What exactly is the Dodgers’ plan for Alex Verdugo?

Alex Verdugo (Photo: Stacie Wheeler)

For the better part of the last six years, right field in Dodger Stadium has been manned primarily by one player: Yasiel Puig. But now that he’s a Red (sigh), someone else will get the lion’s share of the playing time at the position.

With top prospect Alex Verdugo still with the organization and the team opening up right field, it’s going to be him … right? Not so fast.

Well then. It appears Cody Bellinger will be the team’s primary right fielder in 2019. And with the declaration that the Dodgers want him to play everyday, that means Verdugo won’t get much of a shot there.

That’s not to cast any aspersions on Bellinger. He’s probably the best defensive outfielder on the 40-man roster (and among the best in the entire organization), and we all remember this from last year’s NLCS.

So yeah, he can play the position. This is more about what the Dodgers acutally plan to do with Verdugo.

Joc Pederson is still around, despite trade rumors over the last month. Against right-handed pitching, Pederson’s 139 wRC+ was the 22nd-best in the baseball last season (minimum 300 plate appearances). He crushes right-handed pitching, so it’d be foolish if he were to sit against them in favor of a mostly unproven rookie. At the same time, when is Verdugo going to get his shot, if not now?

Maybe he’ll play against left-handed pitching. He has a .318/.376/.434 triple slash line in 493 career minor-league at-bats against southpaws. He could, conceivably, start against them in left field, but that would mean playing a rookie left-handed hitter ahead of either Enrique Hernandez or Chris Taylor, both of whom have good reputations against southpaws.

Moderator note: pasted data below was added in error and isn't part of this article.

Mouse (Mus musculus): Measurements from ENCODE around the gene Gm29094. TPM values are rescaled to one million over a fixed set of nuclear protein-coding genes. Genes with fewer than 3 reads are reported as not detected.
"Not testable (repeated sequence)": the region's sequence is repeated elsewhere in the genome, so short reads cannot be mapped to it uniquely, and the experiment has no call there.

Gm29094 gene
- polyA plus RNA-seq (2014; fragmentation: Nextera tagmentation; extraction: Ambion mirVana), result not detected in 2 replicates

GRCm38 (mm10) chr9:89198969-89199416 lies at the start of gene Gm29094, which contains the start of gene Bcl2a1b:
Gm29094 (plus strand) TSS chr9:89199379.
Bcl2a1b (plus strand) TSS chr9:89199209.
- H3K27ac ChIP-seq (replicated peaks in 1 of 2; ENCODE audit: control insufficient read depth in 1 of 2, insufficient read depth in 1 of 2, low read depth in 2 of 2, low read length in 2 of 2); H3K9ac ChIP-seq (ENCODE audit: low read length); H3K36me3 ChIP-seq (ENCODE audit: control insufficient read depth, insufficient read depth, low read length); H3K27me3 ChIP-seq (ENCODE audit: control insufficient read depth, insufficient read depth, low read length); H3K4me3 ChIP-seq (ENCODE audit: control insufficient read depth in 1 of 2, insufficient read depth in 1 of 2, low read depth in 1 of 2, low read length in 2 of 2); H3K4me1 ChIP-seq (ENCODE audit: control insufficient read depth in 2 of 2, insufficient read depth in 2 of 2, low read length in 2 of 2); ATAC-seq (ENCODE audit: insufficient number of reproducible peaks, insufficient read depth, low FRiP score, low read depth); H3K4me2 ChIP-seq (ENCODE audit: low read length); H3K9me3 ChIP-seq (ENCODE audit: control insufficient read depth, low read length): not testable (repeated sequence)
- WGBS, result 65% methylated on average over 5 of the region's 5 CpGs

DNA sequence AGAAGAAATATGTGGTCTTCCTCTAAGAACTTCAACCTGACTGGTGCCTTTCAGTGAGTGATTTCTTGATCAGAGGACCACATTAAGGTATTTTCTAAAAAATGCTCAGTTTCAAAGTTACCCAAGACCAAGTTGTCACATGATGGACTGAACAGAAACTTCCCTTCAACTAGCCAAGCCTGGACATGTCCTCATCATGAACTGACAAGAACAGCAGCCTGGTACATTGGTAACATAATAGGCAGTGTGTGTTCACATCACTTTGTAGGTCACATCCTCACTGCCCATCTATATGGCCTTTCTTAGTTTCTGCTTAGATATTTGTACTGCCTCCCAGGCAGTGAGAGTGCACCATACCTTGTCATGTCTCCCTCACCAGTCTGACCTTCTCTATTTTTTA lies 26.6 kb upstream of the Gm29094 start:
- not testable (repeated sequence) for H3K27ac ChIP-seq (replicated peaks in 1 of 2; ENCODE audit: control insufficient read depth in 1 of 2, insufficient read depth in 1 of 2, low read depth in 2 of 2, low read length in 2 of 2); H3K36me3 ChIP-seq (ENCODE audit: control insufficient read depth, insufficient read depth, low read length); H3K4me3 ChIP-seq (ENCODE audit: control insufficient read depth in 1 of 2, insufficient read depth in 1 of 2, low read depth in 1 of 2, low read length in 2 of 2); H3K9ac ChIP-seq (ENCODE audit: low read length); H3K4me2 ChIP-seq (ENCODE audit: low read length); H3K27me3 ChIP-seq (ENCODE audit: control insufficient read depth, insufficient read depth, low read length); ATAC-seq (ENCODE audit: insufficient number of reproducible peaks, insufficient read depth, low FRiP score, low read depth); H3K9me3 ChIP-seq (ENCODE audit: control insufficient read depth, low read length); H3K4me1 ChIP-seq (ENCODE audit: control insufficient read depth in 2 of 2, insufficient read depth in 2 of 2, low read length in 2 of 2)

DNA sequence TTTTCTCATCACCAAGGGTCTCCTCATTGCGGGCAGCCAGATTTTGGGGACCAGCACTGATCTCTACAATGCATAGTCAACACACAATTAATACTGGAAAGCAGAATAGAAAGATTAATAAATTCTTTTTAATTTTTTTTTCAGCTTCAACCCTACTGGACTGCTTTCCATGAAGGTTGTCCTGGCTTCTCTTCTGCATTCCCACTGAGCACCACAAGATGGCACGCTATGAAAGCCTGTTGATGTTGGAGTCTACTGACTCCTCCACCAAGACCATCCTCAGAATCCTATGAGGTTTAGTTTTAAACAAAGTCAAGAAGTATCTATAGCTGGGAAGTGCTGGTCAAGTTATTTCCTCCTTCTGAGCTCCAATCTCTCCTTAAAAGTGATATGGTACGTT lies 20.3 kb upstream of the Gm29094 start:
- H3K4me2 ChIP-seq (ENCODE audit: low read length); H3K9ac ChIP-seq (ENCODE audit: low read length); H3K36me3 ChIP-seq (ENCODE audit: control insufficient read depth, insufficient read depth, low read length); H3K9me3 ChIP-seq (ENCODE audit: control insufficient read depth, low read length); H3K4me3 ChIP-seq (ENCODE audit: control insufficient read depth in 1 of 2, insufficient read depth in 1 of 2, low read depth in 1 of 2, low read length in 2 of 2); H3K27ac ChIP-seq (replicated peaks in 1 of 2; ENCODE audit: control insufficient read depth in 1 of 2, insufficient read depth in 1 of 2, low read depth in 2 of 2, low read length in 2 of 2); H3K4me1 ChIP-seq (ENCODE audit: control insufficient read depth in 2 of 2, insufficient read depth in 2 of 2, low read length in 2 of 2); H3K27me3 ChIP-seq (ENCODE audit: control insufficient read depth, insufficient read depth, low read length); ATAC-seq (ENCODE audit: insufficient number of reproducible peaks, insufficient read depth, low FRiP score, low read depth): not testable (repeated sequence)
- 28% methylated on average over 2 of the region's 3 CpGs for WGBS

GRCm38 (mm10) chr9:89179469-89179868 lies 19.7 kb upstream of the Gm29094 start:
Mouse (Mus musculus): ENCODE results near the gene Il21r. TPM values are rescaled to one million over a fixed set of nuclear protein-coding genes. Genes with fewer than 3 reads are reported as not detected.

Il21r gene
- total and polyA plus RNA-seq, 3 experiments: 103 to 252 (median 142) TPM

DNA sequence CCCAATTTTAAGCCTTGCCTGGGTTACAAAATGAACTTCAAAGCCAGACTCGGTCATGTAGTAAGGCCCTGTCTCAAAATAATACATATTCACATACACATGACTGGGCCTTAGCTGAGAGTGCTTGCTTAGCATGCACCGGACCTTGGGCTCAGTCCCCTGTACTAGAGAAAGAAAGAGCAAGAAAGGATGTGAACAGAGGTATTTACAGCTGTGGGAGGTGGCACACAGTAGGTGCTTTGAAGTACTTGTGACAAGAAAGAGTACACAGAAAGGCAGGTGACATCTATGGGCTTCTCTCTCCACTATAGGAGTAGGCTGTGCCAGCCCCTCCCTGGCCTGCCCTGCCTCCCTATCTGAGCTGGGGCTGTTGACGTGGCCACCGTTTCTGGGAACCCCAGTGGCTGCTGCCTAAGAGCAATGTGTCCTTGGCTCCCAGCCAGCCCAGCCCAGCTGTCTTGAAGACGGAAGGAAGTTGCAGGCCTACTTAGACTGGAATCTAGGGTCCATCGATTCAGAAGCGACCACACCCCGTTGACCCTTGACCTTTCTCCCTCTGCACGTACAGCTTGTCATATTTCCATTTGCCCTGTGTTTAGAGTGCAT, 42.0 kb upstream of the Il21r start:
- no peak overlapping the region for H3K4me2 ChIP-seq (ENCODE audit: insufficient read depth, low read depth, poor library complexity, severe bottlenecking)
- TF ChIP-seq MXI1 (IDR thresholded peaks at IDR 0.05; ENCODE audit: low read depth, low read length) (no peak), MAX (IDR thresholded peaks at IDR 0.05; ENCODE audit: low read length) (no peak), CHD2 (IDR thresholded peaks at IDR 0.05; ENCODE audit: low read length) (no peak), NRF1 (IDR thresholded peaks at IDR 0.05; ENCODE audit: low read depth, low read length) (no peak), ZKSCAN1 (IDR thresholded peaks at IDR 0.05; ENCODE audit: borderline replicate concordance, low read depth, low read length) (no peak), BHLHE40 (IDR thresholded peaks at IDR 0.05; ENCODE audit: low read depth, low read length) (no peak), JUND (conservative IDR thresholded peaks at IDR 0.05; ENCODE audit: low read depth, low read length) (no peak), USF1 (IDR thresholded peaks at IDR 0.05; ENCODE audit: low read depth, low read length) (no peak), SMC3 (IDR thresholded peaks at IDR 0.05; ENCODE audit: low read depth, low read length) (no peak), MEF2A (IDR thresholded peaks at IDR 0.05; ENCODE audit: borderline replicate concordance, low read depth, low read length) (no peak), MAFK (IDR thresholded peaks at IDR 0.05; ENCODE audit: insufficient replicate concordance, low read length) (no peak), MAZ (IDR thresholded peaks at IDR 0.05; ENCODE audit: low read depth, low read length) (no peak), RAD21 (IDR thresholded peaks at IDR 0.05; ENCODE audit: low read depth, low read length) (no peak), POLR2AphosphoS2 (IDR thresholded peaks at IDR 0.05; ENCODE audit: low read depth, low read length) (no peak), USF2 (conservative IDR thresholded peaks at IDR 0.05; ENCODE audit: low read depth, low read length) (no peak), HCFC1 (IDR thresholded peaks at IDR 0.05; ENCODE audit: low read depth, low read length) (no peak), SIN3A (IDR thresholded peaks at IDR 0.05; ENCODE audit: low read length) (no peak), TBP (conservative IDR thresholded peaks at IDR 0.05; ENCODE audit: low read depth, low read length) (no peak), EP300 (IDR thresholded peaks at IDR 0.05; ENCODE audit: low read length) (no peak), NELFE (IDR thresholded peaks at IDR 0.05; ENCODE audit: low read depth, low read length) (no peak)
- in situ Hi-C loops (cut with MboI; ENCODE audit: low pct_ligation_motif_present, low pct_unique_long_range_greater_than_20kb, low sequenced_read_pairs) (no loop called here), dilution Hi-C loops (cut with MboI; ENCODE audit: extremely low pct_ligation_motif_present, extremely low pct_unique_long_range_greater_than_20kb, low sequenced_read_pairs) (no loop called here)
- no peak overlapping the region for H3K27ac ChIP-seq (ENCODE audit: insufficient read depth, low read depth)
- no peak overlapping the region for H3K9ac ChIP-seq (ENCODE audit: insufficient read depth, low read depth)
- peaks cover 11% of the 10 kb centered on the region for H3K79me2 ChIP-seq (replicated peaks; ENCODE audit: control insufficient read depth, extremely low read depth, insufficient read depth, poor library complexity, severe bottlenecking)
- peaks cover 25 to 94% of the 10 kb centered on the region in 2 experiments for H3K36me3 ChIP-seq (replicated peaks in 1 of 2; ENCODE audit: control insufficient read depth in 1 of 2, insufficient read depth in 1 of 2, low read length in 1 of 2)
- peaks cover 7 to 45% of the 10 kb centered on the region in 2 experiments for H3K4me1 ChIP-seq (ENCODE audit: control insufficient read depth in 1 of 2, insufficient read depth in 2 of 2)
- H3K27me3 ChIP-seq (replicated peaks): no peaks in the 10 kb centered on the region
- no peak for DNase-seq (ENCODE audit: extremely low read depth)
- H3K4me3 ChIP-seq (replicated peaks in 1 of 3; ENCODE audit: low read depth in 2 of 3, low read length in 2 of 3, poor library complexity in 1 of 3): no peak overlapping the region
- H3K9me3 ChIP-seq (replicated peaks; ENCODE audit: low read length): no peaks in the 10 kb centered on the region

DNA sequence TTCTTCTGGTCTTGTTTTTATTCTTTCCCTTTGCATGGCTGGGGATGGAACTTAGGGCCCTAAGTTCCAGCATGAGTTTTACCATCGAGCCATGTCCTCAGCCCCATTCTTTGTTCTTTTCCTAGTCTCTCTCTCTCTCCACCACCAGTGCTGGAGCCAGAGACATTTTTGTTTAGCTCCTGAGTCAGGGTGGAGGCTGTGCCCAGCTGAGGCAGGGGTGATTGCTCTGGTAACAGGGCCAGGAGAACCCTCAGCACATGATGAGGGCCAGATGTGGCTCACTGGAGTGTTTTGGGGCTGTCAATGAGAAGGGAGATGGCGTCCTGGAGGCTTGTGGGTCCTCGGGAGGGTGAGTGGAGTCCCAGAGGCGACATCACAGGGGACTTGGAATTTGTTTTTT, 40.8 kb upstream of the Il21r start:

A.J. Pollock is going to be the starting center fielder and probably isn’t going to play 162 games, so there will be opportunities for the Dodgers to spread the playing time among Hernandez, Pederson, Taylor and Verdugo (and maybe Andrew Toles), but that might not be the best thing for Verdugo.

And Verudgo has been ready for a full-time gig in the majors since the beginning of last season. With the Dodgers’ outfield glut, it was understandable that he spent most of 2018 with Oklahoma City. After trading two outfielders and not trading Verdugo in rumored deals for Corey Kluber and/or J.T. Realmuto, it seemed like the Dodgers were ready to give Verdugo a shot. The signing of Pollock changed those plans a bit.

This could be a situation where things work themselves out — you know, depth and injuries and such — but what if everyone stays relatively healthy? Verdugo can’t spend significant time in Triple-A this season. He has almost 900 plate appearances there over the last two seasons and has hit to a .321/.389/.452. He has nothing left to prove. The Dodgers owe it to him to see if he can handle a full-time job. The way things are currently constructed, though, that doesn’t seem like it’ll happen.

Pederson could still be traded, but it seems more and more like the players here now are the ones who will be on the roster heading into the 2019 season (minus potentially minor trades, a la the Chase De Jong/Drew Jackson deal a couple years ago).

I’m not worried about Bellinger being able to handle right field. He’s a really good outfielder, and while his arm may not be as good as Verdugo’s, he’s probably better in every other aspect of the position. Plus, that would give the Dodgers a plus-plus arm in left field, which is rare. That is, if Verdugo actually gets to play left field consistently. We’ll see what happens, but we’re long overdue for the Dodgers to free Alex Verdugo.

About Dustin Nosler

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Dustin Nosler began writing about the Dodgers in July 2009 at his blog, Feelin' Kinda Blue. He co-hosted a weekly podcast with Jared Massey called Dugout Blues. He was a contributor/editor at The Hardball Times and True Blue LA. He graduated from California State University, Sacramento, with his bachelor’s degree in journalism and a minor in digital media. While at CSUS, he worked for the student-run newspaper The State Hornet for three years, culminating with a 1-year term as editor-in-chief. He resides in Stockton, Calif.